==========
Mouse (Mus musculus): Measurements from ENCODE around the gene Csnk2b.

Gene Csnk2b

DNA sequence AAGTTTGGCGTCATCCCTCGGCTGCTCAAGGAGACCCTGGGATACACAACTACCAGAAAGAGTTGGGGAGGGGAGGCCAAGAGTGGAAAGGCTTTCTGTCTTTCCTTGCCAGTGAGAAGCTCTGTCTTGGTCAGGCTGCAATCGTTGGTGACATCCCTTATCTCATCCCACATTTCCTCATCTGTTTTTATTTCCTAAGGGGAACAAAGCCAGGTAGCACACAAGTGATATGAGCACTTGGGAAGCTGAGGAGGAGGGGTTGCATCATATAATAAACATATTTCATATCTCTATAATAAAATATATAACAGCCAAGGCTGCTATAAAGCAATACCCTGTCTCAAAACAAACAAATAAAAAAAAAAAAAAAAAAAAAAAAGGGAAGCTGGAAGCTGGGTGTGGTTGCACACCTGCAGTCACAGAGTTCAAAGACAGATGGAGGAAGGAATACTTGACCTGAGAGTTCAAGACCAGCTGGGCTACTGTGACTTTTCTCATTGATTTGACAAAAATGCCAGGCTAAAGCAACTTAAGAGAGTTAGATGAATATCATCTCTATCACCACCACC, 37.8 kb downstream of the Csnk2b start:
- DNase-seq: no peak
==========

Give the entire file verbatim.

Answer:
Mouse (Mus musculus): Measurements from ENCODE around the gene Csnk2b.

Gene Csnk2b

DNA sequence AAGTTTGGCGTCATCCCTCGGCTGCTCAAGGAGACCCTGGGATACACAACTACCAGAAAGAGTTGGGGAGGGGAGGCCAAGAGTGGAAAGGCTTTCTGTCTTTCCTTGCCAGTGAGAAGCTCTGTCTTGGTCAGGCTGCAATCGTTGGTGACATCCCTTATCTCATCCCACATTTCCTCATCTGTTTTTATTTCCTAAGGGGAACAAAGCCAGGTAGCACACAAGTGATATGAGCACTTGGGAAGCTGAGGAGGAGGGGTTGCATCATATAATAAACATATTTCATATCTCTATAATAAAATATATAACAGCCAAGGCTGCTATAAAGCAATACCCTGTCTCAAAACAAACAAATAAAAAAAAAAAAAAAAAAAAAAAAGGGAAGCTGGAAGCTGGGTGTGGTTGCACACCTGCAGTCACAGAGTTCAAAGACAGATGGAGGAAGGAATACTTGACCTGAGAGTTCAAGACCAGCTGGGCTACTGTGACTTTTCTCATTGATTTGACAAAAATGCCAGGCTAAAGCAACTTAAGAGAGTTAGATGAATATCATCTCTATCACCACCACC, 37.8 kb downstream of the Csnk2b start:
- DNase-seq: no peak